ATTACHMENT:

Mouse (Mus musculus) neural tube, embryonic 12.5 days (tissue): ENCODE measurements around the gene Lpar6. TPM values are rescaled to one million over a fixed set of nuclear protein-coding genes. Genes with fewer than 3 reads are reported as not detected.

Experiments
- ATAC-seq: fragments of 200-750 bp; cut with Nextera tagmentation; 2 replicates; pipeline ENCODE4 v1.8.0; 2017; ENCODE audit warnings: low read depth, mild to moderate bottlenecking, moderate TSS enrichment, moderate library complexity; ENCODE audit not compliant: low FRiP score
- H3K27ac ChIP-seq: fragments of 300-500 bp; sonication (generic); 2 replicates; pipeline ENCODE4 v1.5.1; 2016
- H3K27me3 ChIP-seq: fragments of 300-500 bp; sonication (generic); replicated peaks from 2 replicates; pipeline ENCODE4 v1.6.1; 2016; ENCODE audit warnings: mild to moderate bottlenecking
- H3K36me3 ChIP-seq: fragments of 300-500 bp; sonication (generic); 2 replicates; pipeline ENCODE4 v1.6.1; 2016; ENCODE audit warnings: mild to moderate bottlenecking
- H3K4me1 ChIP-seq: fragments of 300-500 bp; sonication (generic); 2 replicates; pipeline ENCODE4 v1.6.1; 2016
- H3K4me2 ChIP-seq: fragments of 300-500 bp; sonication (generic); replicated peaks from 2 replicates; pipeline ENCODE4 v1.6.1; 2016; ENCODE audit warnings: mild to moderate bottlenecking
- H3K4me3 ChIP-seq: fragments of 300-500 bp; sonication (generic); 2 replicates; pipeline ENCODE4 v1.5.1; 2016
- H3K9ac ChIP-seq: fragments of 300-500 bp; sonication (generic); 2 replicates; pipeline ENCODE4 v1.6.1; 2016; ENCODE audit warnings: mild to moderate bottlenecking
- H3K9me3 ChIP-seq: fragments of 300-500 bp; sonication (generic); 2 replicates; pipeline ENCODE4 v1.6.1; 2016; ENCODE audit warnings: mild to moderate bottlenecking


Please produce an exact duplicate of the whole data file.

Mouse (Mus musculus) neural tube, embryonic 12.5 days (tissue): ENCODE measurements around the gene Lpar6. TPM values are rescaled to one million over a fixed set of nuclear protein-coding genes. Genes with fewer than 3 reads are reported as not detected.

Experiments
- ATAC-seq: fragments of 200-750 bp; cut with Nextera tagmentation; 2 replicates; pipeline ENCODE4 v1.8.0; 2017; ENCODE audit warnings: low read depth, mild to moderate bottlenecking, moderate TSS enrichment, moderate library complexity; ENCODE audit not compliant: low FRiP score
- H3K27ac ChIP-seq: fragments of 300-500 bp; sonication (generic); 2 replicates; pipeline ENCODE4 v1.5.1; 2016
- H3K27me3 ChIP-seq: fragments of 300-500 bp; sonication (generic); replicated peaks from 2 replicates; pipeline ENCODE4 v1.6.1; 2016; ENCODE audit warnings: mild to moderate bottlenecking
- H3K36me3 ChIP-seq: fragments of 300-500 bp; sonication (generic); 2 replicates; pipeline ENCODE4 v1.6.1; 2016; ENCODE audit warnings: mild to moderate bottlenecking
- H3K4me1 ChIP-seq: fragments of 300-500 bp; sonication (generic); 2 replicates; pipeline ENCODE4 v1.6.1; 2016
- H3K4me2 ChIP-seq: fragments of 300-500 bp; sonication (generic); replicated peaks from 2 replicates; pipeline ENCODE4 v1.6.1; 2016; ENCODE audit warnings: mild to moderate bottlenecking
- H3K4me3 ChIP-seq: fragments of 300-500 bp; sonication (generic); 2 replicates; pipeline ENCODE4 v1.5.1; 2016
- H3K9ac ChIP-seq: fragments of 300-500 bp; sonication (generic); 2 replicates; pipeline ENCODE4 v1.6.1; 2016; ENCODE audit warnings: mild to moderate bottlenecking
- H3K9me3 ChIP-seq: fragments of 300-500 bp; sonication (generic); 2 replicates; pipeline ENCODE4 v1.6.1; 2016; ENCODE audit warnings: mild to moderate bottlenecking